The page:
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  • Writer's pictureVeena

Honoring Courage on World Refugee Day 2020

The world is awake. The spotlight is on the United States. How will we as a nation come together to address our deepest, darkest transgression? We have little choice but to reform our culture in crisis. Americans are joining to protest the systemic racism at the fabric of our society. People are risking their lives during the COVID-19 pandemic to stand up for equal rights. It is time for change.

As an advocate for human rights, Flore embraced heterogeneity. She imparted respect for others into her work to restore dignity to persecuted people. Flore believed racism has no place in our world. In 1948, Eleanor Roosevelt led the United Nations commission that developed the Universal Declaration for Human Rights, codifying inalienable rights that should be granted to all people. Flore embodied the Universal Declaration for Human Rights in her words and actions. At the heart of this declaration is the concept of equal protection, a concept that prohibits discrimination of any kind.

No matter where human rights atrocities exist, nations must take a hard look at the underlying hate. History of black people in the United States sheds light on the atrocious behavior that continues today. June 19th, 1865 black people were emancipated in the United States. Juneteenth commemorates that historic event; however, structural racism lives on and the state holiday is a memorial to each step forward in the long road to equal treatment. In 1964 the Civil Rights Act was passed that outlawed discrimination. It too could not alter our society to be inclusive. In the United States we have yet to achieve equal protection laid out decades ago by the member states within the United Nations.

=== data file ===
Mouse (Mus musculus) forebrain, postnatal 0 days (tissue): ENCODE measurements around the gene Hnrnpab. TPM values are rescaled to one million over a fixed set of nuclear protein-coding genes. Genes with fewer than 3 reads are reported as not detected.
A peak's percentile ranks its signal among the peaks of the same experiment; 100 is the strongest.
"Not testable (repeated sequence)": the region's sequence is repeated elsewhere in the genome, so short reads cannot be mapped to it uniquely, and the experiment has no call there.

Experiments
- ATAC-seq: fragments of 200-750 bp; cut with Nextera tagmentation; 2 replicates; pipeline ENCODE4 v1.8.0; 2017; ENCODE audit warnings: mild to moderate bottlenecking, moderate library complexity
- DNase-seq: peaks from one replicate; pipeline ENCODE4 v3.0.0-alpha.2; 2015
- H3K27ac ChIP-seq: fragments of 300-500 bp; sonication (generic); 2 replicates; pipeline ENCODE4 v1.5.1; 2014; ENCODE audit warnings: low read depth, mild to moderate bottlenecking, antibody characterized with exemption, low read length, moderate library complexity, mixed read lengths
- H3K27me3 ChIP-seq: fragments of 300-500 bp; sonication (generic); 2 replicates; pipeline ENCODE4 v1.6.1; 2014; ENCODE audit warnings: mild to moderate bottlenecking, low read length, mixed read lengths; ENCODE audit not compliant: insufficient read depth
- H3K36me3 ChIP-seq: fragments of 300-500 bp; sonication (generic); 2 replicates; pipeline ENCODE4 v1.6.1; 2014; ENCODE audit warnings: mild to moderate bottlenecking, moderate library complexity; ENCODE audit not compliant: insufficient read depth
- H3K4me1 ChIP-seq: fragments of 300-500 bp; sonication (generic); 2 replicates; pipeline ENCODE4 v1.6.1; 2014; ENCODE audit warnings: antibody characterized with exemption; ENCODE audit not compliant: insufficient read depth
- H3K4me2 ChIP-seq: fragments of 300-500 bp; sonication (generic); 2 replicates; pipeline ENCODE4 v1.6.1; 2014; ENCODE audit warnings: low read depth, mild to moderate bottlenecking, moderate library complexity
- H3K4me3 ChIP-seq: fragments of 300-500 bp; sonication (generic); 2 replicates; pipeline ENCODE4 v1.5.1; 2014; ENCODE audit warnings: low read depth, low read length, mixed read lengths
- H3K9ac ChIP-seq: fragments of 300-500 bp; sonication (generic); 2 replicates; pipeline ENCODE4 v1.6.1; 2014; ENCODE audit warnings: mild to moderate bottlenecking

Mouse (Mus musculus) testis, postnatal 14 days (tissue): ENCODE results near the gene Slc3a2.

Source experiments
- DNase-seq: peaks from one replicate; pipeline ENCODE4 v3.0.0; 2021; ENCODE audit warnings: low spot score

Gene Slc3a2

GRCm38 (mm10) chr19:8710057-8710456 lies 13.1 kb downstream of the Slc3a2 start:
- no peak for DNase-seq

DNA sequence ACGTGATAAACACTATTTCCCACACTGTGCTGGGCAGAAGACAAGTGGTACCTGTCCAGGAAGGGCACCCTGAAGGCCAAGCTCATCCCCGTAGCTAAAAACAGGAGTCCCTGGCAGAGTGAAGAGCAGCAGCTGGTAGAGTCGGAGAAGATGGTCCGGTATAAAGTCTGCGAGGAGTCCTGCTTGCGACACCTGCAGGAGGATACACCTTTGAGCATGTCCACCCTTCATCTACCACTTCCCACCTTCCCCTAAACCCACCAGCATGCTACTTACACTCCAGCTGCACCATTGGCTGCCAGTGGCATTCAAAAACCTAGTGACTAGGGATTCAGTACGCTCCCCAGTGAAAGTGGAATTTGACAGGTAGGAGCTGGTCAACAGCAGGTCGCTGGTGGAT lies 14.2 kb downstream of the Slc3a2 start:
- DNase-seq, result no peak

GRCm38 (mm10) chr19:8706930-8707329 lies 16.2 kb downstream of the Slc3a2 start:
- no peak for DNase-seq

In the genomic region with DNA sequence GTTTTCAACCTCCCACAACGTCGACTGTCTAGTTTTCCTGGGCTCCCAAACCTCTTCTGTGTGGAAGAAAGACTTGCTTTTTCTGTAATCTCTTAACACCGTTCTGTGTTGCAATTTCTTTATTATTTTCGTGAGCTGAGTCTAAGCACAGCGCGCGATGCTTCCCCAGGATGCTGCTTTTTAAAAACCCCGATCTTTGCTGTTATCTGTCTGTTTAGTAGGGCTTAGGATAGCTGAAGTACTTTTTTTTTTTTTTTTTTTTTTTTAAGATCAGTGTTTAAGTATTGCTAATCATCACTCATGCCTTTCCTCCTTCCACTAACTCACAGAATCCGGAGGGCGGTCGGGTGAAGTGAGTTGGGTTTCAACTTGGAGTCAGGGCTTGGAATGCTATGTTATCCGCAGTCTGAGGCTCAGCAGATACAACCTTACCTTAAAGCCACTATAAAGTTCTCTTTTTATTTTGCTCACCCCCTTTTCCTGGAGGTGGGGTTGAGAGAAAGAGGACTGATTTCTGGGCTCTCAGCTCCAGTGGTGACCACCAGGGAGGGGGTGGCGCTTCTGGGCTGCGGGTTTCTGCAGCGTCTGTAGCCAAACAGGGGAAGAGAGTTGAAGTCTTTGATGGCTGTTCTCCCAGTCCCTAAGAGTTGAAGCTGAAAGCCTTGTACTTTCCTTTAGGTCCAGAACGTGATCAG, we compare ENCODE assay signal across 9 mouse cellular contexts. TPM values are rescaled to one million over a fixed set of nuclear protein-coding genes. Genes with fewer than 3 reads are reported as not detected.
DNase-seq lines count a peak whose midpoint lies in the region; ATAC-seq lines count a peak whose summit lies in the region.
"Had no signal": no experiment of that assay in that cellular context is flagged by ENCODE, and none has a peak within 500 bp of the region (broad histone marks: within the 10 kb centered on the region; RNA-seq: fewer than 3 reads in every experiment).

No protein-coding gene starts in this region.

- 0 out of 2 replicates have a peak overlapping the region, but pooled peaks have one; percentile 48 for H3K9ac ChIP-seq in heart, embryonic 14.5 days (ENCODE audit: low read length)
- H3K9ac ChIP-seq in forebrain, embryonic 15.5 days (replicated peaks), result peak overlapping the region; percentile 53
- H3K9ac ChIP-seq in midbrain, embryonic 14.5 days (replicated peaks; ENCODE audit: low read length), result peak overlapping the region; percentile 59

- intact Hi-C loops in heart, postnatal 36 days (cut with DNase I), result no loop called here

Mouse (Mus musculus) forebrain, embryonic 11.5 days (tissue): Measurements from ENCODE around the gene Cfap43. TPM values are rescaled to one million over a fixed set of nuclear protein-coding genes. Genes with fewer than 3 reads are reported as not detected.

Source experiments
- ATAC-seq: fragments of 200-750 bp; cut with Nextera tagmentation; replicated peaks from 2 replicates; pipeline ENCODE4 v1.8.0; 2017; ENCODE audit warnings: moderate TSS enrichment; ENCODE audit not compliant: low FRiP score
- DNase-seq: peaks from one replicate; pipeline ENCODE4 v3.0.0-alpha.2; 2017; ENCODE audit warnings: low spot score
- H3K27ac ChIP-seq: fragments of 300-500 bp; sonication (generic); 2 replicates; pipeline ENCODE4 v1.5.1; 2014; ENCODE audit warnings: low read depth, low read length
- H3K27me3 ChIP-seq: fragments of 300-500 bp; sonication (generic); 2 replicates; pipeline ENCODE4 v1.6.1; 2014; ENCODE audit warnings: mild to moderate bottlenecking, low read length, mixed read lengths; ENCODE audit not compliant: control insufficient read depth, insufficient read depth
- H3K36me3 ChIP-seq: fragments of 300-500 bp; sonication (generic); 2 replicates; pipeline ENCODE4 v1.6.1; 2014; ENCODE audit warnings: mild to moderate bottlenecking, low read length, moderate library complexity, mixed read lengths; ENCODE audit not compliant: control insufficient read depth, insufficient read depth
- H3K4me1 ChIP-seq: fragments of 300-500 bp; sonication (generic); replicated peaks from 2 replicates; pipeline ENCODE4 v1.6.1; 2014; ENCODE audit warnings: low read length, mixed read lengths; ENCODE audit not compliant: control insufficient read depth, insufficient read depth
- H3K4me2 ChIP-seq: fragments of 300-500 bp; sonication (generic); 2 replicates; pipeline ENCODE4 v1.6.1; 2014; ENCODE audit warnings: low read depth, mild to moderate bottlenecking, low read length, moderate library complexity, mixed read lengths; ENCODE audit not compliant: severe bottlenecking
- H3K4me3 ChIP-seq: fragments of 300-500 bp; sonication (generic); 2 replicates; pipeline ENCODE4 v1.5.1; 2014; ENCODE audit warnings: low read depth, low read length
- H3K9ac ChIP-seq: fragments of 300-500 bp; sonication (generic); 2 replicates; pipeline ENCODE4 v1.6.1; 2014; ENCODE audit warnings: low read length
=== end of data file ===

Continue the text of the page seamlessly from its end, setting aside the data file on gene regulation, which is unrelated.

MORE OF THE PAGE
“All human beings are and equal in dignity and rights. They are endowed with reason and conscience and should act towards one another in a spirit of brotherhood.”

– Article 1, United Nations “Universal Declaration of Human Rights"

A cultural transformation requires individuals to accept all people as equal and this shift starts with education. While diversity breeds innovation and creativity within a community, celebrating differences leads us to recognize that we are better together. Our children are forever changed by the historic events of 2020 from the global pandemic to a nation standing up for what is right. If Flore were here to witness this call for action, she would feel as I do that equality may not be out of reach.

“No one is born hating another person because of the color of his skin, or his background, or his religion. People must learn to hate, and if they can learn to hate, they can be taught to love, for love comes more naturally to the human heart than its opposite.”

– Nelson Mandela

While Juneteenth has become a day to acknowledge the continued existence of slavery around the world, the following day, June 20th, is World Refugee Day – a day to raise awareness of the challenge refugees face and their courage to defeat persecution. The United Nations named this day 51 years after nations came together to sign the “Status of Refugees”, creating the foundation of international policy towards refugees and asylees.

This World Refugee Day we honor refugees, their struggle and resilience. Flore Foundation would like to recognize small businesses that empower refugees as they rebuild their lives. These entrepreneurs like Mustafa Nuur, owner of Experience Bridge, are dedicated to unite the chasm between our traditions, while providing much needed supplemental income to resettled refugees. Former refugee, Amar Al Fayadh had a vision to improve communication in his new community and increase professional employment opportunities for refugees. His concept turned into Church World Service Language Beyond Borders, which became an essential service during COVID-19.

Celebrate with us the hard work, endless risk-taking, perseverance and bravery embodied by refugees around the world this World Refugee Day. They are a model to us all in how to outlast the worst moments and still shine.

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